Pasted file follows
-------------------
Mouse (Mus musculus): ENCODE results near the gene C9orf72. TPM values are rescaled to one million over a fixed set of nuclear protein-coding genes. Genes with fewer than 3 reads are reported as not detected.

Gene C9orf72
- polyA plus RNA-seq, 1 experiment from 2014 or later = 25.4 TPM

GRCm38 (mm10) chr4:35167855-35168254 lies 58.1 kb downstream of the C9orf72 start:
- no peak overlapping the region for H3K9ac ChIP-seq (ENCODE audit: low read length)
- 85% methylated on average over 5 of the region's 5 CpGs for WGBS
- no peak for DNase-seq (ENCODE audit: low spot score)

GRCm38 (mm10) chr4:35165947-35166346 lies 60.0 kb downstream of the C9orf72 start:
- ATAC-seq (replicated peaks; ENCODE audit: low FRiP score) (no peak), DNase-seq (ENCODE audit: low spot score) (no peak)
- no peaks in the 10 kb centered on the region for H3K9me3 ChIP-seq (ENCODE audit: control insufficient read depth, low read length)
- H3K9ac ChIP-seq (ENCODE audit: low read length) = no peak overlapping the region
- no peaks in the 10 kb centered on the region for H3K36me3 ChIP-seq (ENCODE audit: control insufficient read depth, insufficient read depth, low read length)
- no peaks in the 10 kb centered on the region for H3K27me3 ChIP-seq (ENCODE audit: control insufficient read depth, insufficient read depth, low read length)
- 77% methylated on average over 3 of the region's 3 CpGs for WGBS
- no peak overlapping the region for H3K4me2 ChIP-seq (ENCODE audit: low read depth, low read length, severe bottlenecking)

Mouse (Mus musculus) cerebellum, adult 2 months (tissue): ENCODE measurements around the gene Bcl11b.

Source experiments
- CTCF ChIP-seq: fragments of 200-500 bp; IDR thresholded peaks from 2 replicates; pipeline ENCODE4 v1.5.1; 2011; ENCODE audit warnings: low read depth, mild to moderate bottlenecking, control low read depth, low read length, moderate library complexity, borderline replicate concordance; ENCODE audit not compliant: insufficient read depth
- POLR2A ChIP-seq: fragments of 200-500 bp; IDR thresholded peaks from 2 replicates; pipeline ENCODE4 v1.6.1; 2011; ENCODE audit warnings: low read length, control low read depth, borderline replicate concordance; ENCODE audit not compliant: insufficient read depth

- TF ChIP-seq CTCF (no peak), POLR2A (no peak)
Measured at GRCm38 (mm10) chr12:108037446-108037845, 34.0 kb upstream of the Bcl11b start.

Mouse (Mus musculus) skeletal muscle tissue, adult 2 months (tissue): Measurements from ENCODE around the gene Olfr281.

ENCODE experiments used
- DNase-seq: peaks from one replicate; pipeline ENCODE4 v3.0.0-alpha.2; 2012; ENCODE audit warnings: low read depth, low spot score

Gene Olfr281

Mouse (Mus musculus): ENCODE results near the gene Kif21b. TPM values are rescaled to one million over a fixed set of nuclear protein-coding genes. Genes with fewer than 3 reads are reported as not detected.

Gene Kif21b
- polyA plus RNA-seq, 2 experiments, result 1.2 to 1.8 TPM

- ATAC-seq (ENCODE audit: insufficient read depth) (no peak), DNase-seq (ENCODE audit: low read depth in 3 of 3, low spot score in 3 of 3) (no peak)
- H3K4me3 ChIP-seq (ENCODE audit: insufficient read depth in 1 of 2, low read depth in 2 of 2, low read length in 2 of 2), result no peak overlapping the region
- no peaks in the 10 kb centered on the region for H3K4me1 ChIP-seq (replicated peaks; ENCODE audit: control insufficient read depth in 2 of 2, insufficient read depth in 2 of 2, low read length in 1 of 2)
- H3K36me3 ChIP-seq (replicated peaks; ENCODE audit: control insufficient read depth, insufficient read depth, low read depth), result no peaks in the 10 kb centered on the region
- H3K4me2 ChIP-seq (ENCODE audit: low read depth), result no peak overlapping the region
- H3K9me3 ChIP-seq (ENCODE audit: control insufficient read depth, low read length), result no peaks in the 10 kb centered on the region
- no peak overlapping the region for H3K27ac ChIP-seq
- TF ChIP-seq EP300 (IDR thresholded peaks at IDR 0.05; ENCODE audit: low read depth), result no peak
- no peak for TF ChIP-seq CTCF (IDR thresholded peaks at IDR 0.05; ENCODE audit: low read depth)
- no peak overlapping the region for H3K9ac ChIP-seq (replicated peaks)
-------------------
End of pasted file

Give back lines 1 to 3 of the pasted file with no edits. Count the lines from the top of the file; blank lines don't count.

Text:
Mouse (Mus musculus): ENCODE results near the gene C9orf72. TPM values are rescaled to one million over a fixed set of nuclear protein-coding genes. Genes with fewer than 3 reads are reported as not detected.

Gene C9orf72
- polyA plus RNA-seq, 1 experiment from 2014 or later = 25.4 TPM